Nic Cage Was Unknowingly the Face of a Japanese Snack Food
Celebrity endorsements are great. Having a well-known and respected face attached to a product (literally speaking, if they're on the packaging) is a surefire way to attract customers and earn consumer trust without them even having to use the product first. It is, generally speaking, a rule of thumb to let said celebrity know their likeness will be used for marketing purposes. A Japanese snack company neglected to tell Nicolas Cage that he was currently the face of one of its products.
Last week, news outlets such as Fox News reported that Cage was officially a brand ambassador for Riska, and the partnership coincides with the Japanese release of his film "Army of One." The item features a still image of Cage's face from the movie.
— ライブドアニュース (@livedoornews) October 2, 2017
Today, however, SyFy Wire apparently got an "urgent press release" from film distribution company Film Nation, clarifying that Cage was not, in fact, an official spokesperson for the puffed corn stick product.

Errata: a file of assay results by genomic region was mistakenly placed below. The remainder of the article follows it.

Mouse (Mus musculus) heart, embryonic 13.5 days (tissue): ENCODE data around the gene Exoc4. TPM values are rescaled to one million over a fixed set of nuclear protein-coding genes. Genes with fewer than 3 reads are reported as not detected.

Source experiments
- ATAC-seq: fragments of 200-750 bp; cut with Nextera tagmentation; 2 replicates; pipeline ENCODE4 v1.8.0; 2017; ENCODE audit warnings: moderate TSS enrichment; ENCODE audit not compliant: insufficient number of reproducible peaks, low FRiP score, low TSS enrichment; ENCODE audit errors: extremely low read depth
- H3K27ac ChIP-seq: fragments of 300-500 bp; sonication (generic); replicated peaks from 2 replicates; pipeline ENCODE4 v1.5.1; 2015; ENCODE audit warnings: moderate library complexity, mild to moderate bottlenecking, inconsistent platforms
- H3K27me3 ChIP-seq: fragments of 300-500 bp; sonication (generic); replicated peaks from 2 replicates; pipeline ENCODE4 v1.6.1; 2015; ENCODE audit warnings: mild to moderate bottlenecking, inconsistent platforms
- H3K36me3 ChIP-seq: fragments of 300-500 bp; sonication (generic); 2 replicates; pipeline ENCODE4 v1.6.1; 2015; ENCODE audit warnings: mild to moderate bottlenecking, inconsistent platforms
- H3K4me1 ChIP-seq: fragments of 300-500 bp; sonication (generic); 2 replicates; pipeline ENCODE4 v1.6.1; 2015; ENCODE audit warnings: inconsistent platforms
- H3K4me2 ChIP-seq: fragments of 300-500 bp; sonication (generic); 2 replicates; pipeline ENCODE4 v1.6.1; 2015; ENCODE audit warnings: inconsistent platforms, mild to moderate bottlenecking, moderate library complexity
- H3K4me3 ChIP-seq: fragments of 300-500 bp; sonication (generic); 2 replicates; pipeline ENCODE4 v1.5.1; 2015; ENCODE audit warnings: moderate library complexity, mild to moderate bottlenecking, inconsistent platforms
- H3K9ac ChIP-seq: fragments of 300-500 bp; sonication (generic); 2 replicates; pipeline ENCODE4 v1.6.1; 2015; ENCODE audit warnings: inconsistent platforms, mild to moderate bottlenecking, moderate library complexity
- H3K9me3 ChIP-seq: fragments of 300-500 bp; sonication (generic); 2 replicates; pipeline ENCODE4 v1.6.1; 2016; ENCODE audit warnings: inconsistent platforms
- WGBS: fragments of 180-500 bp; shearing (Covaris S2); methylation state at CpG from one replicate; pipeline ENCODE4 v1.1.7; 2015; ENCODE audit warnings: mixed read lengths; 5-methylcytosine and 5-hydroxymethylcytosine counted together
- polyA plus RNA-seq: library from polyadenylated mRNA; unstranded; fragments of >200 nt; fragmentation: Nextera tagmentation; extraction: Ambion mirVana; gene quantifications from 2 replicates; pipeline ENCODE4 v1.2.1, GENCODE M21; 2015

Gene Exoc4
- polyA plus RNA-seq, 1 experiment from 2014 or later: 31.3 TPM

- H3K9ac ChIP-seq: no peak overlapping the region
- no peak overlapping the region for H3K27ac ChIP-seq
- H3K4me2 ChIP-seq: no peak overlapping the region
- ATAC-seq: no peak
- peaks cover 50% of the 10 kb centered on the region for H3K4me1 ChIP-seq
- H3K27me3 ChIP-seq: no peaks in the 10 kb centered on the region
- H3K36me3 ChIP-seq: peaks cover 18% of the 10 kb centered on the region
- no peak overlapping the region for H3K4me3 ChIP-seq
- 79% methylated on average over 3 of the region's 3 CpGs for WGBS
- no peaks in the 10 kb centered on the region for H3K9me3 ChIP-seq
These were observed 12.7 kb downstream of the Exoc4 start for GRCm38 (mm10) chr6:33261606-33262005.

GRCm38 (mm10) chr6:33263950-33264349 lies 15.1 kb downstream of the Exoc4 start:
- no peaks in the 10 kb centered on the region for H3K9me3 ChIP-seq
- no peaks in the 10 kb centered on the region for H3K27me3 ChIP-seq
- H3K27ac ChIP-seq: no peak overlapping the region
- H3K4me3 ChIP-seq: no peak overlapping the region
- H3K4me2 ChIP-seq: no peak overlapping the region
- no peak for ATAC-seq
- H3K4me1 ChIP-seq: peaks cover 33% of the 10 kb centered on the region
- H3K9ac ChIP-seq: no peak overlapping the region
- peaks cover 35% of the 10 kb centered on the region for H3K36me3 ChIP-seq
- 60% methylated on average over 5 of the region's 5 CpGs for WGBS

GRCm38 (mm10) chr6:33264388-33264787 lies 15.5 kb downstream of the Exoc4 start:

The release says:
Nicolas Cage is in no way engaged with an endorsement for the Japanese snack food brand Riska as recently reported in the news media. Mr. Cage had no prior knowledge that the product was being created, nor did he grant permission to use his likeness in this way. The items were created for the Japanese release of "My Target, Bin Laden" (released as "Army of One" in the U.S.) and bore the artwork from the film. They were limited in number and purely intended to be promotional items that would be supplied to movie ticket holders in three theaters.
The company apologized for the promotional item, stating that it did not intend any harm to Cage's image and reputation.
It's funny. There's a running gag that most modern cartoons have borrowed a plot point from "The Simpsons." Sometimes, "The Simpsons" even predicts real-life occurrences years prior. This really reminds us of the time Homer, well, found out his face was used to advertise a Japanese snack food without his knowledge.
In the eternal words of Nic Cage as Benjamin Gates in "National Treasure," this promotional gaffe is "really quite something."